CONAN: What about his traditions? Have you made it, you know, a principle to keep, and what's changed?

Mr. CONWAY: Well, one - the one dynamic of this choir was the energy. And what makes the Morgan State Choir so incredible, well, I believe it's the energy, it's the passion, the spirit in their sound. It's very infectious. We've had -of course, a choir is not just about the music; it's about the camaraderie, the fellowship. But again, when people come to our concerts, I hope that they are spiritually stronger than when they first came.

CONAN: This has got to be a difficult job. I mean, you're running different units. You're booking concerts around the world. You're arranging travels. You also got some administrative duties here at the school.

Mr. CONWAY: Oh, certainly. But again, you do what you have to do in this world. And again, another cliche, it's a labor of love. And if you love music, if you love - if you believe in this group and if you believe what you're doing, it's not work.

CONAN: And I wonder, previous members of the choir, do they keep in touch? Do they come back and listen and say, boy, it wasn't like that in my day.

Mr. CONWAY: No, no. They've been very, very supportive. In fact, this past October, we had an alumni concert. And they were just very, very supportive. They've been back to (unintelligible) our concerts. And they're just saying thank you for keeping Dr. Carter's legacy alive.

CONAN: And Dr. Carter, obviously, an important figure at this university, an important figure in American music…

Mr. CONWAY: Certainly.

CONAN: …as not just a director, as a composer, too.

Mr. CONWAY: Oh, certainly. Composer but more arranger. He, again, at - the tradition of William Dawson, just many choral directors in many different campuses, they had a tradition of arranging the music. You know, they had a group all ready to sing the work. And he, as did ask Dr. Nathan Carter - now, actually, he has a Nathan Carter Choral series in GIA Publications. So if you like any of the music that we're doing today, I do believe most of it is available on GIA Publications.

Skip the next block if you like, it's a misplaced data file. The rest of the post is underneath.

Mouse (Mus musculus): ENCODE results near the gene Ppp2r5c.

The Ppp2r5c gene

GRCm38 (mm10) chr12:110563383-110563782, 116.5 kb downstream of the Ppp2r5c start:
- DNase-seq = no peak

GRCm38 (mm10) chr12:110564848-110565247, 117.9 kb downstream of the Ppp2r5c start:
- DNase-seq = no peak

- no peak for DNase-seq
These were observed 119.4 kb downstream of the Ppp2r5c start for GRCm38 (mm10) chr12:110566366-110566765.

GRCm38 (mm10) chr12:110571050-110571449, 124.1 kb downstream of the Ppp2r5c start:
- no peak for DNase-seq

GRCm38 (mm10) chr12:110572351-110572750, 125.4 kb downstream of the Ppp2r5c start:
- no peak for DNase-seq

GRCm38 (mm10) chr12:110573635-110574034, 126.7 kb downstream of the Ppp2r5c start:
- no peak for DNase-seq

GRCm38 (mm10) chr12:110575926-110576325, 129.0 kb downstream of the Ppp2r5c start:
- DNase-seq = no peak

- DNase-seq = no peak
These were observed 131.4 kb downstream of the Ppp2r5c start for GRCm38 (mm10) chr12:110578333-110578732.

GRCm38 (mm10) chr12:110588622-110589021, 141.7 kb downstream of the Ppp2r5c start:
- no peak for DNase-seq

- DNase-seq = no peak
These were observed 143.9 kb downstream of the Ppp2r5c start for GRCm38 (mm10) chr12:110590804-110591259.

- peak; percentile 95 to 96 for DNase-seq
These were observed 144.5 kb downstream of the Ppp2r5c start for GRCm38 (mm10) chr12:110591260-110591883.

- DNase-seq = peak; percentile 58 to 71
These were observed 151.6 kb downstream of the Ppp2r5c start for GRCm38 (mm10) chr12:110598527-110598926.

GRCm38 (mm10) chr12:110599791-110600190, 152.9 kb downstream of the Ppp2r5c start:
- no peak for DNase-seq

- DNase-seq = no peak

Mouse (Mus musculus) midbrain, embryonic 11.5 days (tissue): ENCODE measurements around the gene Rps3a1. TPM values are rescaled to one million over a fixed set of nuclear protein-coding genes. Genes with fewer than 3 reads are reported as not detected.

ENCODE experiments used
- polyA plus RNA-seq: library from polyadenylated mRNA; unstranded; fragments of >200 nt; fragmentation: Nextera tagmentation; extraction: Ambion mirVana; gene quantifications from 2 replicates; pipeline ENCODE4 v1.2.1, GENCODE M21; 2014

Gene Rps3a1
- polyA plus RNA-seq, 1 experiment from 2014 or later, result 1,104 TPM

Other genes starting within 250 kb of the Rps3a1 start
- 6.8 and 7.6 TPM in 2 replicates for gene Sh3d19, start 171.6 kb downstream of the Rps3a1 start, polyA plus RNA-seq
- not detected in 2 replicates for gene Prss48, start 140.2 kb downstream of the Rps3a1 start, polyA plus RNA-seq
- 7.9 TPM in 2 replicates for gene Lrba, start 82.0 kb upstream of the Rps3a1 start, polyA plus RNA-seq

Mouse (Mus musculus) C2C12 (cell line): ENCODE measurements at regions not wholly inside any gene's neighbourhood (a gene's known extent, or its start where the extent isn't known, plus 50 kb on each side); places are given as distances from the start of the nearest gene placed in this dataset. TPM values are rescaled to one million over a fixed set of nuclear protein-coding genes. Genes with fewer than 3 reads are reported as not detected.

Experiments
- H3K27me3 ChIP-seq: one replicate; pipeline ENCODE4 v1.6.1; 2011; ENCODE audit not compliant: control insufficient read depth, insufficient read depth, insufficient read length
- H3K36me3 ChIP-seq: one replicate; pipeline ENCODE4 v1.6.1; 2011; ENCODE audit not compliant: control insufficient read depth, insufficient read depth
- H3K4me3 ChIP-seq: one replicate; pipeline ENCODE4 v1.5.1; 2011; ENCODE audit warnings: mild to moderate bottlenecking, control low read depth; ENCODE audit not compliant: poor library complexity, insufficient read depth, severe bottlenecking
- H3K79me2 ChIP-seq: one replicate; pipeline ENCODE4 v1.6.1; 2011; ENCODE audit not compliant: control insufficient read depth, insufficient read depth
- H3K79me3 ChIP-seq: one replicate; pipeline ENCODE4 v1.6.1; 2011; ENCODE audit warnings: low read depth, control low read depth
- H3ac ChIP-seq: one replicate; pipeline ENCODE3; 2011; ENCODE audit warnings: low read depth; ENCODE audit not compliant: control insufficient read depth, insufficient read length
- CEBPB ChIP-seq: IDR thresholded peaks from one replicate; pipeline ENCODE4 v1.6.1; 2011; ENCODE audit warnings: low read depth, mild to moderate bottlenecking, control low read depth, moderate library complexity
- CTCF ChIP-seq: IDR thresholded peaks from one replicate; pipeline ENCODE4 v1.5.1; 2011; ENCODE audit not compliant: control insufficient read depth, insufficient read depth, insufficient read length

CONAN: We're talking with Eric Conway, director of the Morgan State University Choir, chairperson of the fine arts department at Morgan State University. And you're listening to TALK OF THE NATION from NPR News.

And why don't we get a chance to listen to one of Dr. Carter's arrangements? "If I Can Help Somebody."

(Soundbite of song "If I Can Help Somebody")

Mr. THOMAS ALLEN (Soloist, Morgan State University Choir): (Singing) If I can help somebody as I pass along. If I can cheer somebody with a word or song. If I can show somebody he is travelling wrong. Then my living shall not be in vain.

If I can do my duty, as a Christian would. If I can bring back beauty to a world up wrought. If I can spread love's message, as my Master taught. Then my living shall not be in vain.

MORGAN STATE UNIVERSITY CHOIR: (Singing) Then my living shall not be in vain. Then my living shall not be in vain. If I can help somebody as I pass along then my living shall not be in vain. Then my living shall not be in vain. Then my living shall not be in vain. If I can help somebody as I pass along then my living shall not be in vain.

Mr. ALLEN: (Singing) Then my living shall not be in vain.

(Soundbite of applause)

CONAN: "If I Could Help Somebody," an arrangement by Dr. Nathan Carter. The voices you just heard, some of the members of the Morgan State University Choir, with soloist Thomas Allen. We're also joined by Dr. Eric Conway. He's the director of the Morgan State University Choir and chairperson of the fine arts department.

You can hear more selections from the choir and visit their Web site by going to npr.org/talkofthenation.

It's TALK OF THE NATION from NPR News.

Copyright © 2008 NPR. All rights reserved. No quotes from the materials contained herein may be used in any media without attribution to NPR. This transcript is provided for personal, noncommercial use only, pursuant to our Terms of Use. Any other use requires NPR's prior permission. Visit our permissions page for further information.